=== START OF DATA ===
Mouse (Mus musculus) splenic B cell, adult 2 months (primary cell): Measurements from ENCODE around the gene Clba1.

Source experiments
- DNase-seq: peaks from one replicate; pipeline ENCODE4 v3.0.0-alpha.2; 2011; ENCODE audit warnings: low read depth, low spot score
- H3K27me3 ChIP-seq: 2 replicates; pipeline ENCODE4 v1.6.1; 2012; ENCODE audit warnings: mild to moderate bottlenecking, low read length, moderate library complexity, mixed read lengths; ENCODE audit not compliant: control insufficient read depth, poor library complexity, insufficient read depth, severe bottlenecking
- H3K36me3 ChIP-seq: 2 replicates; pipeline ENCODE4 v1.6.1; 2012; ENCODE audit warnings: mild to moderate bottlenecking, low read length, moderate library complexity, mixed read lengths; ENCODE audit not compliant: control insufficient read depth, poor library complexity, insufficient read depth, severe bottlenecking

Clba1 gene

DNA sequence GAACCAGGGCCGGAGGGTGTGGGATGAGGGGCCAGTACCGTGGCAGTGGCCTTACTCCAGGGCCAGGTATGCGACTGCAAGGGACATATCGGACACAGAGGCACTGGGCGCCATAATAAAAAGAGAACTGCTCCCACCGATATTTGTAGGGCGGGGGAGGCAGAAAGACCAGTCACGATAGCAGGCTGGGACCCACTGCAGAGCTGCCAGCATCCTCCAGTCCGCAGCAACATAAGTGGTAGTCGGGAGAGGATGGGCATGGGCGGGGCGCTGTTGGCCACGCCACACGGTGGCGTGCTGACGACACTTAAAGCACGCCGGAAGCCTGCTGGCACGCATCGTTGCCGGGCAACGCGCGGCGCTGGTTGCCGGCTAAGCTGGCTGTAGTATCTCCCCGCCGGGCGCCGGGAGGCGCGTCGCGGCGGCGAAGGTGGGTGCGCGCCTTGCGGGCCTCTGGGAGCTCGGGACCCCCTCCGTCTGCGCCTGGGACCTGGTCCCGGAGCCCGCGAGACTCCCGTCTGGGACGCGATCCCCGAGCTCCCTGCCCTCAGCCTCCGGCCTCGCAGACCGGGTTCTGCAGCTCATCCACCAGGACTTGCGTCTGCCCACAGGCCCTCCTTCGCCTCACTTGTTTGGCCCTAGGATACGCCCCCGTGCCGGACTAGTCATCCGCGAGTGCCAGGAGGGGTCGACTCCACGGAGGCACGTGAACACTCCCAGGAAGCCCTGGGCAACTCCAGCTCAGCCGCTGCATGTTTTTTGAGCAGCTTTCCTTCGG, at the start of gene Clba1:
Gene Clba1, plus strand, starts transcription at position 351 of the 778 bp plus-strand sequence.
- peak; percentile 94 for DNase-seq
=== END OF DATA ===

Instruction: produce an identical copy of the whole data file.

Mouse (Mus musculus) splenic B cell, adult 2 months (primary cell): Measurements from ENCODE around the gene Clba1.

Source experiments
- DNase-seq: peaks from one replicate; pipeline ENCODE4 v3.0.0-alpha.2; 2011; ENCODE audit warnings: low read depth, low spot score
- H3K27me3 ChIP-seq: 2 replicates; pipeline ENCODE4 v1.6.1; 2012; ENCODE audit warnings: mild to moderate bottlenecking, low read length, moderate library complexity, mixed read lengths; ENCODE audit not compliant: control insufficient read depth, poor library complexity, insufficient read depth, severe bottlenecking
- H3K36me3 ChIP-seq: 2 replicates; pipeline ENCODE4 v1.6.1; 2012; ENCODE audit warnings: mild to moderate bottlenecking, low read length, moderate library complexity, mixed read lengths; ENCODE audit not compliant: control insufficient read depth, poor library complexity, insufficient read depth, severe bottlenecking

Clba1 gene

DNA sequence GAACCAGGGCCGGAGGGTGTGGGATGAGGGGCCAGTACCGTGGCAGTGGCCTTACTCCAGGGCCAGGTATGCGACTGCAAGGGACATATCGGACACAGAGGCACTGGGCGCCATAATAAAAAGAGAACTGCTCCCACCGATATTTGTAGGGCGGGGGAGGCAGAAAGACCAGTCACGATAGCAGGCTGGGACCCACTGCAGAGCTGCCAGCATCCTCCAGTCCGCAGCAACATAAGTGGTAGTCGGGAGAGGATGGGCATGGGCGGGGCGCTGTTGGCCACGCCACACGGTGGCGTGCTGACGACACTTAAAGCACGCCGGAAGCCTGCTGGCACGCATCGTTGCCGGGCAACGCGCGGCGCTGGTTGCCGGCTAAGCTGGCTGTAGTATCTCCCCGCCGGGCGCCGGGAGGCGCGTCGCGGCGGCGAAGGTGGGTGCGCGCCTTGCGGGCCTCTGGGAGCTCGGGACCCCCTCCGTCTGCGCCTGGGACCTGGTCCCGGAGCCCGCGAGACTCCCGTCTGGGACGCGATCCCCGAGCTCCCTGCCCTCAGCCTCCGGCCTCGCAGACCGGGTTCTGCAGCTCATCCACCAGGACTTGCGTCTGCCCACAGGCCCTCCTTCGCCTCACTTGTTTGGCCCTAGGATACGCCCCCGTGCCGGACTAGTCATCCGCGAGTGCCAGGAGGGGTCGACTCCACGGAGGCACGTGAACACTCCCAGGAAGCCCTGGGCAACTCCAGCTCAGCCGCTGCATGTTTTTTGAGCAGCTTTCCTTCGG, at the start of gene Clba1:
Gene Clba1, plus strand, starts transcription at position 351 of the 778 bp plus-strand sequence.
- peak; percentile 94 for DNase-seq